of Veterans Affairs program, he overcame addiction
and homelessness, turned away from crime, and
committed himself to providing a support system for
others returning from war. He founded New Directions,
and since 1992, has devoted himself to lifting
up the lives of thousands of veterans in Los Angeles County. The United States honors John
Keaveney for helping America fulfill its promise to serve
our veterans as well as they have served us. (applause) Roger Kemp: (applause) Roger Kemp lived every
father’s worst nightmare when his daughter, Ali,
was taken at a young age. Through immeasurable
pain and grief, Roger devoted his energy to
building a safer world for future generations. His foundation has provided
women of all ages with valuable self-defense training, and his
billboard campaign to post the faces of wanted criminals
has led to multiple arrests, including the conviction
of Ali’s killer. The United States honors Roger
Kemp for his unwavering efforts to ensure the safety
of his fellow citizens. (applause) Janice Langbehn: (applause) Janice Langbehn
transformed her own profound loss into a resounding call
for compassion and equality. When the woman she
loved, Lisa Pond, suddenly suffered
a brain aneurysm, Janice and her children were
denied the right to stand beside her in her final moments. Determined to spare others
from similar injustice, Janice spoke out and helped
ensure that same-sex couples can support and comfort each
other through some of life’s toughest trials. The United States honors Janice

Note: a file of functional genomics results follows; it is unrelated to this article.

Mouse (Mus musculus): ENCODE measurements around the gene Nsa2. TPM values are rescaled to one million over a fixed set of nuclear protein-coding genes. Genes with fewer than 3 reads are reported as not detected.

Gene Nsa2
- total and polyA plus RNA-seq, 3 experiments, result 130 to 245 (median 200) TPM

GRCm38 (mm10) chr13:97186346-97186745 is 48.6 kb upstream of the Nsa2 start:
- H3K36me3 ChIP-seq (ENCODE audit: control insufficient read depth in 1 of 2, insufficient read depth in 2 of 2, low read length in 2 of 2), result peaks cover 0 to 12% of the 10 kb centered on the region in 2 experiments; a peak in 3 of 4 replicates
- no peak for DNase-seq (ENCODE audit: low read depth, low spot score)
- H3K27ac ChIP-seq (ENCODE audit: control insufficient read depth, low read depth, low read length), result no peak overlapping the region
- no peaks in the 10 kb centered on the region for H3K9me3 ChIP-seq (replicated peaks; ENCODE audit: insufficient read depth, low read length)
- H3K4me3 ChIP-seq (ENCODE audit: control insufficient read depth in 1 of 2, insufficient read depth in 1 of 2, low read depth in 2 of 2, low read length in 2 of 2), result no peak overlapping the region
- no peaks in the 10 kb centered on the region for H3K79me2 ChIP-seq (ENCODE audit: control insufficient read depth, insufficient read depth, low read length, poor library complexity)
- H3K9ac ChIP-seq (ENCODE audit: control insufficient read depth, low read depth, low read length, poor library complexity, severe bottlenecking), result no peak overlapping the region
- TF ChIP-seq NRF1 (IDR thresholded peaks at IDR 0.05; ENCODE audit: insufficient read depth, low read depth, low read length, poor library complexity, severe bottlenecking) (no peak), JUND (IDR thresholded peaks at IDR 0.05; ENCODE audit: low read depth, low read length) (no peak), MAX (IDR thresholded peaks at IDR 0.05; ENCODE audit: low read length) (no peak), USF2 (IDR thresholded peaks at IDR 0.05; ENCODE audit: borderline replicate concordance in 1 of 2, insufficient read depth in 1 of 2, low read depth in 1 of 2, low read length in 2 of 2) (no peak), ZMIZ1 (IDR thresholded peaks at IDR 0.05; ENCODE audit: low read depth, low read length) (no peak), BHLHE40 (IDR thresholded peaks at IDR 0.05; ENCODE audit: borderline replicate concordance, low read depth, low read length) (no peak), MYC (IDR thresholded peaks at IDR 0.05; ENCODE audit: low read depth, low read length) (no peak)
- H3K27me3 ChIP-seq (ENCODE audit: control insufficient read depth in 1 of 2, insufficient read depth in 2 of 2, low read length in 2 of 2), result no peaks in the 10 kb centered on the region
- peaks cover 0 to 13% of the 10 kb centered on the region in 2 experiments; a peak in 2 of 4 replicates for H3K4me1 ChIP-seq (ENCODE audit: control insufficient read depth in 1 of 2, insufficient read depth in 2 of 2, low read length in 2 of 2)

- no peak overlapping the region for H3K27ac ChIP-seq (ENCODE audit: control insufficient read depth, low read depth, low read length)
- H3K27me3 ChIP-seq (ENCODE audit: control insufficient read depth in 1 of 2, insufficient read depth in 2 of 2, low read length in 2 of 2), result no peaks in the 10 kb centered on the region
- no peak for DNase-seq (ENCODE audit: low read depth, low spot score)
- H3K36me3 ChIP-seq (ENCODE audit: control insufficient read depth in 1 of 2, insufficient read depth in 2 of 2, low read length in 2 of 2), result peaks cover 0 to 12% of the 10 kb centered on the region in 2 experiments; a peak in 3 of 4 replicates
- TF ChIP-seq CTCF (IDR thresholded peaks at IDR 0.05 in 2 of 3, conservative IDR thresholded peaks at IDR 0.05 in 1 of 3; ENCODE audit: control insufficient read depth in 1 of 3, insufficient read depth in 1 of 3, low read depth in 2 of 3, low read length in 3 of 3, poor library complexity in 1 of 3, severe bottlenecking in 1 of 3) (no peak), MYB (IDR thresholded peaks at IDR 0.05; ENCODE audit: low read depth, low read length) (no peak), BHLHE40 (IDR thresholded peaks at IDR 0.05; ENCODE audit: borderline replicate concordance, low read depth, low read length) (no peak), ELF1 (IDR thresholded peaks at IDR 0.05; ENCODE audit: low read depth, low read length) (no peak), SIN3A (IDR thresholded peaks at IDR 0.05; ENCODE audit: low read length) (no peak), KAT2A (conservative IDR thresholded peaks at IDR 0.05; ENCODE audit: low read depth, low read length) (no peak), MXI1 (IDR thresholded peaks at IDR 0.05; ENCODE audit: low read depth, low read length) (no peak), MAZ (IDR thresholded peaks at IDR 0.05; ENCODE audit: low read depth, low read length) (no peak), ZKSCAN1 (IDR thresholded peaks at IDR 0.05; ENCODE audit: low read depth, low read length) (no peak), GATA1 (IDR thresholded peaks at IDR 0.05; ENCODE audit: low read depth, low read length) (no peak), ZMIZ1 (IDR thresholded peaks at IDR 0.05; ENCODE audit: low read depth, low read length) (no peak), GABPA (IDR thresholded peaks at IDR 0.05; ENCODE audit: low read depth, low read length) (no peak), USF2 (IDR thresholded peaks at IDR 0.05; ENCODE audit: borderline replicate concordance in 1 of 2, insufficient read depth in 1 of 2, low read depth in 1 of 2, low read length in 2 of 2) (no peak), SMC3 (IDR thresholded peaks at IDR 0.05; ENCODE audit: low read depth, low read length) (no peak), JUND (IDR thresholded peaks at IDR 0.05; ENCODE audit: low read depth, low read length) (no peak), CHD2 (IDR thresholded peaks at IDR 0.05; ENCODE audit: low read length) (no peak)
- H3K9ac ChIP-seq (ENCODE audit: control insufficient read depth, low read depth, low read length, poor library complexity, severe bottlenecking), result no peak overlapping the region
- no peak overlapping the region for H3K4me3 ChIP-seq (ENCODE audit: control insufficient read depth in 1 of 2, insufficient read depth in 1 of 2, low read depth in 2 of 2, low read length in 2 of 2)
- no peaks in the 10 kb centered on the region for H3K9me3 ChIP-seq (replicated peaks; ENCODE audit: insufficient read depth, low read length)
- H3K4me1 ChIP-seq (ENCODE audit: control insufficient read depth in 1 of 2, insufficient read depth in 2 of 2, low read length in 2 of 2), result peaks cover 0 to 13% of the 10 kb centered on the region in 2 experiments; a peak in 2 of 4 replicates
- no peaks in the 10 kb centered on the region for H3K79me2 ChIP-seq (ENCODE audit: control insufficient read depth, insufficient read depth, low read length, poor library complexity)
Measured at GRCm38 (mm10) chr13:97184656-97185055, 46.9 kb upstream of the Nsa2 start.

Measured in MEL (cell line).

Langbehn for advancing America’s promise of equality for all. (applause) Ida Martin: (applause) When Ida Martin realized
the needs of working families and senior citizens in
her community were not being met, she took matters
into her own hands. Out of her garage, she founded
Bluffton Self Help to provide aid to community members in
urgent need of food, clothing, and short-term assistance. Over 20 years later, she
continues to be guided by her devotion to helping those
who desire to help themselves, and her organization
remains a vital resource for those in need. For her remarkable efforts on
behalf of those less fortunate, the United States
honors Ida Martin. (applause) Dr. Margaret Martin: (applause) Believing in the notion that
every child should have the chance to learn and grow
through the power of music, Dr. Margaret Martin
founded Harmony Project. For 10 years, she has provided
free instruments and music lessons, and built neighborhood
youth orchestras for some of the most underserved
areas of Los Angeles. The United States honors Dr.
Margaret Martin for shining a light on the tremendous
talents and potential of young Americans and for empowering
our children to reach for a brighter tomorrow. (applause) Michelle McIntyre-Brewer: (applause) The wife of a soldier
and mother of two, Michelle McIntyre-Brewer
represents the best of our country. As an advocate for